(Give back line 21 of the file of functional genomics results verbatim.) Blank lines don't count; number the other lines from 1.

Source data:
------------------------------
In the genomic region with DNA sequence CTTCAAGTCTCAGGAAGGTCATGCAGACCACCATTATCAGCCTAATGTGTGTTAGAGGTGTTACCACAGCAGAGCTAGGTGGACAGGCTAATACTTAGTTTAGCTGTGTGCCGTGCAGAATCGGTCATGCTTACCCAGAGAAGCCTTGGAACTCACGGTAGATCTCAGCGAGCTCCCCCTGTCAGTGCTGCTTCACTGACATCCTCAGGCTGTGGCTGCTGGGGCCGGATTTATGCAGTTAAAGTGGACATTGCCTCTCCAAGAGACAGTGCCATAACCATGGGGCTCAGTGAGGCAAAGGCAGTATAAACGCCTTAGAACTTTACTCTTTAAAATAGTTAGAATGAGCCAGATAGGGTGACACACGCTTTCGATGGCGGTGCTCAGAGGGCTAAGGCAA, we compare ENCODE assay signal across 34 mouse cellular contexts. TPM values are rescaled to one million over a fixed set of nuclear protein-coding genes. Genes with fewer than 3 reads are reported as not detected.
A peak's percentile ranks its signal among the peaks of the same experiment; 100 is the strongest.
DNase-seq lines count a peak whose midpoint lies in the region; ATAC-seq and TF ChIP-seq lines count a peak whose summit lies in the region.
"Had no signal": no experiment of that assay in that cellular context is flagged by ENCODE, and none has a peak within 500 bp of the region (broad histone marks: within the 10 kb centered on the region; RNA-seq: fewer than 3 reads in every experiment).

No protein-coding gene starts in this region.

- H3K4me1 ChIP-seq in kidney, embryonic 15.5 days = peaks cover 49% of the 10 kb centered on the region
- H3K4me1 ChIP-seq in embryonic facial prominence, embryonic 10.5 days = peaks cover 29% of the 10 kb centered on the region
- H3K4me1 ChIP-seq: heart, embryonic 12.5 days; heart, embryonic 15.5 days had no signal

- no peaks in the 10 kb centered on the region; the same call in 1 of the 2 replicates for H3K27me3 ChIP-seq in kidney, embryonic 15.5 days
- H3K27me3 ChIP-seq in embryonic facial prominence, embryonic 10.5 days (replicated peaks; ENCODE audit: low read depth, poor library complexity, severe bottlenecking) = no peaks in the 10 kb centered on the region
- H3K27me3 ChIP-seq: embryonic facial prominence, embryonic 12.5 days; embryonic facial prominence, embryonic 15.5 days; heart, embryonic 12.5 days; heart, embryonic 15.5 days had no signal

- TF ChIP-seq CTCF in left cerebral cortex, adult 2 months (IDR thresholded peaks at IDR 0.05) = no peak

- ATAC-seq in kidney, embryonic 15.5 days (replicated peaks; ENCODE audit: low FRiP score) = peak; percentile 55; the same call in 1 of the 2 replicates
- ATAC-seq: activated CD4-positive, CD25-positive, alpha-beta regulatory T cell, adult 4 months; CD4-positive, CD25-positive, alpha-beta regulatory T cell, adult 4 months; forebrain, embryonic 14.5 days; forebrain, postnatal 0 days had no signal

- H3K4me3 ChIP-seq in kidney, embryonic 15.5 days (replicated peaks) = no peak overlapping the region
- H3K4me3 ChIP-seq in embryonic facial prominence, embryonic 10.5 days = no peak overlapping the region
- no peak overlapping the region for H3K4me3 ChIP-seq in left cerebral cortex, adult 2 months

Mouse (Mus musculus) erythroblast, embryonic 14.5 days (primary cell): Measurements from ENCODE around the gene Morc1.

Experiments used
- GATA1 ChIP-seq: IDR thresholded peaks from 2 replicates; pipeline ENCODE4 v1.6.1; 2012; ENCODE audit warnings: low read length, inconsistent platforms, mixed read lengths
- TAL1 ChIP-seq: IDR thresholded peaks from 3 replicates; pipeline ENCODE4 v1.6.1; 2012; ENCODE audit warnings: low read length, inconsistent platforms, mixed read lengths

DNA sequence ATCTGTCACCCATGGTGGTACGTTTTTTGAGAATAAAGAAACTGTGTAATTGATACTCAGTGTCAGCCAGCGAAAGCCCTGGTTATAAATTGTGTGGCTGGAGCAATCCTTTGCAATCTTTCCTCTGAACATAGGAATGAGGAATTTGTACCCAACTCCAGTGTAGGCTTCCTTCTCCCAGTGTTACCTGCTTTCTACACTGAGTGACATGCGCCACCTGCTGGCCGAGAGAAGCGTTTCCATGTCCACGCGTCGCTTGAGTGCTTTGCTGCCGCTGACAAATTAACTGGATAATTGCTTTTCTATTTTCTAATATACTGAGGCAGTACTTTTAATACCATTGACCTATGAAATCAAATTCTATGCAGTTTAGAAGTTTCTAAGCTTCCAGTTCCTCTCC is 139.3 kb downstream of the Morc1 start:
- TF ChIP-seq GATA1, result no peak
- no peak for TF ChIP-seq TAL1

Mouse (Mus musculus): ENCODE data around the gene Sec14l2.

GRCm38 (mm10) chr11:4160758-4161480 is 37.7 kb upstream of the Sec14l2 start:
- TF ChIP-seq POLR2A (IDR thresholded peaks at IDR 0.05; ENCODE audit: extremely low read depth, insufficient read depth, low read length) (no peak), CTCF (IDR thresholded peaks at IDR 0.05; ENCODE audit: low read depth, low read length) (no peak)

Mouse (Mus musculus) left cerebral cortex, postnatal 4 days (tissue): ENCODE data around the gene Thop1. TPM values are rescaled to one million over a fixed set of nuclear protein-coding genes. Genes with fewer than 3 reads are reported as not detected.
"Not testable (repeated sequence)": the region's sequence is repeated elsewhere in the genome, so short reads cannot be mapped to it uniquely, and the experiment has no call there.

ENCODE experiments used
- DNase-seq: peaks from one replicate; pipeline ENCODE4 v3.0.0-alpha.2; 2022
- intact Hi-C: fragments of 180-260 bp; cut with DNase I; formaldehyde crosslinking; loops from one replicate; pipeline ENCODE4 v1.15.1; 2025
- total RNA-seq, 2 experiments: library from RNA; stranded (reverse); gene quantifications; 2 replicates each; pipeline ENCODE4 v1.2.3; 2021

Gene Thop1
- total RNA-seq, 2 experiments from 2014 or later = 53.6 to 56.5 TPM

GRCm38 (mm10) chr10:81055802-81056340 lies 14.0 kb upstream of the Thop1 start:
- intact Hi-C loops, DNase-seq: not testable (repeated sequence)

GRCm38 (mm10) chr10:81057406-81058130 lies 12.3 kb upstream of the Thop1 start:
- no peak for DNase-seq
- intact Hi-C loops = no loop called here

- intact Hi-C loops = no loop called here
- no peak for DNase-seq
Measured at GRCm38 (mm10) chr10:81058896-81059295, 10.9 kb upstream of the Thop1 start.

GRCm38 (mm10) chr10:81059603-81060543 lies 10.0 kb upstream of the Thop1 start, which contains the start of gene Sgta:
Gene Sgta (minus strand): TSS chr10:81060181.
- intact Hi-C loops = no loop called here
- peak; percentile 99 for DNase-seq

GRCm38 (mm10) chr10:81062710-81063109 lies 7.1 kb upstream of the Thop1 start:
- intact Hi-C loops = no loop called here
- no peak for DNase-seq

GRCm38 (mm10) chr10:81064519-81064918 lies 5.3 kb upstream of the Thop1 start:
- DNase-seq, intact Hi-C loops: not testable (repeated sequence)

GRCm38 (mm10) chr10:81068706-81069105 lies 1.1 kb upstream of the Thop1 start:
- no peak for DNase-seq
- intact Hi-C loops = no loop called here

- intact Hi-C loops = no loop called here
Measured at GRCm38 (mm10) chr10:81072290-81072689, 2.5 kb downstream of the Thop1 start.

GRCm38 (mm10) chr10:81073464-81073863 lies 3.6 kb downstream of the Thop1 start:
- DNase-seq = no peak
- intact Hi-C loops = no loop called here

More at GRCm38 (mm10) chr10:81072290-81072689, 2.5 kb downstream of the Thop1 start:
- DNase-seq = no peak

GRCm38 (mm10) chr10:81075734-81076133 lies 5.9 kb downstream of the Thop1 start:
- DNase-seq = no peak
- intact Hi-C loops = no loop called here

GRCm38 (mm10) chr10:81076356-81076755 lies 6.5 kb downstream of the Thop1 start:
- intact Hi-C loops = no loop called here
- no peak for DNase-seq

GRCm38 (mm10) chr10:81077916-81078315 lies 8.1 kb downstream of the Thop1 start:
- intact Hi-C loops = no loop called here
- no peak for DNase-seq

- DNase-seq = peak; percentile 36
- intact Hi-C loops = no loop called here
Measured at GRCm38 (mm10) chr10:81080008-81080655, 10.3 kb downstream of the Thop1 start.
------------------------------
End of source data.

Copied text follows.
- TAL1 ChIP-seq: IDR thresholded peaks from 3 replicates; pipeline ENCODE4 v1.6.1; 2012; ENCODE audit warnings: low read length, inconsistent platforms, mixed read lengths